If you observe your initial symptoms of fever, fatigue, and runny nose progress to a barking cough with difficulty in breathing, it is crucial to consult with your healthcare physician early to prevent severe consequences of croup. Studies have shown that almost 90% of adult croup cases require hospital ICU admission11.
Treatment for croup in adults caused by viral organisms includes supportive care to reduce the symptoms, as there are no specific medicines prescribed for treatment. Antibiotics do not work on diseases caused by viruses.
If you present to your healthcare facility with severe symptoms such as a barking cough, difficulty taking deep breaths, and chest discomfort they will give you nebulized epinephrine and steroids to reduce swelling and improve your symptoms12. Since steroids can take a few hours to work, you might need further doses to reduce your swelling. Both these medicines improve the flow of oxygen to your lungs.
In the interim, while the swelling is reducing, you will be supplemented with humidified oxygen. Humidified air is easier to breathe and also allows for better oxygen reach to the lungs and eventually to the bloodstream.
In rare instances, where respiratory distress is severe, a patient may have to be intubated to allow for direct access of air into the lungs.
You can manage mild-to-moderate symptoms of adult croup at home. Over-the-counter painkillers and prescribed steroids are considered if symptoms do not subside on their own. If you notice your symptoms worsening, consider checking in with your doctor.
Prevention strategies for adult croup are similar to any other viral infection. While many adults who get the virus don’t have severe symptoms, and medical literature has documented only a few cases of barking cough in adults, it is still advisable to take precautions to prevent serious illness.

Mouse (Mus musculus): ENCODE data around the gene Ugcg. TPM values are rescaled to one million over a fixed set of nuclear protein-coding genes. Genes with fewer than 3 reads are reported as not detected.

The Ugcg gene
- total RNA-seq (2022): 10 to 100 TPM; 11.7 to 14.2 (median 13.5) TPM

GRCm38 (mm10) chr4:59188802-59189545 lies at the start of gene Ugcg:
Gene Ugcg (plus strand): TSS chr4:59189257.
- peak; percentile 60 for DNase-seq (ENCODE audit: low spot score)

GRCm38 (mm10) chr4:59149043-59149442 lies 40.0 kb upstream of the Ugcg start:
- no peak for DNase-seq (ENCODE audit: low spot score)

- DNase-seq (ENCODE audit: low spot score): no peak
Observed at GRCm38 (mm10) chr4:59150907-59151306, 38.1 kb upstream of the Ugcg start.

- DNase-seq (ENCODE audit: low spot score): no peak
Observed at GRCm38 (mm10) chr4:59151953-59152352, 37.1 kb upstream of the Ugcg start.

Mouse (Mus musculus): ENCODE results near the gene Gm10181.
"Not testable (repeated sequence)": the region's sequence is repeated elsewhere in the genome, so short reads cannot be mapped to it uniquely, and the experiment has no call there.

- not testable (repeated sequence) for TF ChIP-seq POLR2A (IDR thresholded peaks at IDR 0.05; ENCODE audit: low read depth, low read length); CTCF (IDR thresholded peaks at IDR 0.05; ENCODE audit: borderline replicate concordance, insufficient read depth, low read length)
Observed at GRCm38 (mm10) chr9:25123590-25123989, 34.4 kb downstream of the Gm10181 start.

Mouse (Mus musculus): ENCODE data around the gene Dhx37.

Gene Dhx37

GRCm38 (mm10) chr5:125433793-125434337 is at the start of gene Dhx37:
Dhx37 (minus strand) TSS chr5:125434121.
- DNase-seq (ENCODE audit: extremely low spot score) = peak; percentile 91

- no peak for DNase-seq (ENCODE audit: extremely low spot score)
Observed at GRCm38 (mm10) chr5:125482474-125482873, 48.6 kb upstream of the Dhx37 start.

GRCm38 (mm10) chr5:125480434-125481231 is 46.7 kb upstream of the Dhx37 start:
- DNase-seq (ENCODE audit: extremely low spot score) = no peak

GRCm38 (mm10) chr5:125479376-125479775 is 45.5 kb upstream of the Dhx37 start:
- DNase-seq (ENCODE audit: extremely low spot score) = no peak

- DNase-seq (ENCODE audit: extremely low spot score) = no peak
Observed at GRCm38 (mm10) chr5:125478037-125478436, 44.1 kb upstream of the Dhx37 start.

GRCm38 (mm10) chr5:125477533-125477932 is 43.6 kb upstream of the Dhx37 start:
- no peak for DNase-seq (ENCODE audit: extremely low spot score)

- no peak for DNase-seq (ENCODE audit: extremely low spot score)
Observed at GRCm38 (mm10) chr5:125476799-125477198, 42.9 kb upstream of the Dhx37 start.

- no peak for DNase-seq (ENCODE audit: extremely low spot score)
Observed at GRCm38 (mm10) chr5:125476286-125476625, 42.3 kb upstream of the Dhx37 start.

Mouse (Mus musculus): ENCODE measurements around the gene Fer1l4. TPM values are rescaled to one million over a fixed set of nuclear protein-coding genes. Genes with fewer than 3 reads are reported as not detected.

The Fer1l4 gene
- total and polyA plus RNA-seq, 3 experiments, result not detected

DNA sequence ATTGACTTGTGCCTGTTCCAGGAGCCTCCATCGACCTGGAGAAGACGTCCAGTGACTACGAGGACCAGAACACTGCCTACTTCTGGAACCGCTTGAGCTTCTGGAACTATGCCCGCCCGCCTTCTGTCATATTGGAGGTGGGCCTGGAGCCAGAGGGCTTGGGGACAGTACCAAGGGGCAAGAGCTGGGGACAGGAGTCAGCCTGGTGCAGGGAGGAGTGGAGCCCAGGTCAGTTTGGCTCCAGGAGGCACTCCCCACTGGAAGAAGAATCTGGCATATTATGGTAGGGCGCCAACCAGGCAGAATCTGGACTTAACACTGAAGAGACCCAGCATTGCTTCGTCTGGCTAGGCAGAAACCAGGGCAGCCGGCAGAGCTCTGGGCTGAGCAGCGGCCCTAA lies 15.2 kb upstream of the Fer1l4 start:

Prevention tips to keep in mind include:
Alongside these basic prevention strategies, keep a tab on the development of any new symptoms, especially after exposure. Visit your healthcare provider at the earliest opportunity to prevent severe repercussions of adult croup.
Croup cough adults experience very similar to a common cold. This includes symptoms such as fever, chest discomfort and congestion, a runny nose, postnasal drip/upper airway cough syndrome, fatigue and muscle aches, sore throat, poor appetite, changes in your voice, hoarseness, and noisy breathing.
The most common cause of croup cough in adults is parainfluenza virus, types 1, 2, and 3, followed by the Influenza virus, respiratory syncytial virus, rhinovirus, and COVID-19.
Treatment for croup involves supportive care to reduce the symptoms such as nebulized epinephrine and steroids, humidified oxygen, over-the-counter painkillers, and adequate fluid intake.
Adults with croup cough can be contagious for up to 6 days during their illness, but they are the most contagious during the first 3 days.
Barking cough in adults is rare, but still possible. While medical literature has not documented many cases, most recorded cases have been severe. This essentially means that it is possible most cases of adult croup do not manifest serious symptoms to warrant a specific diagnosis. Adult croup has the potential of causing severe respiratory consequences. While there is no specific treatment available to treat adult croup, there are supportive and life-saving measures that do help to prevent disease progression and aid the body in fighting back. So, if you observe a new onset of fever, changes in your voice, and a barking cough be sure to check in with your doctor.
Michelle is a healthcare consultant and content creator with over six years of experience in the FemTech space. She contributes extensively to health forums, especially those centered on enabling wellness, advancing digital health, and FemTech solutions. She loves classic rock music, reading classic literature, and finding new spots in town for good food and some chai.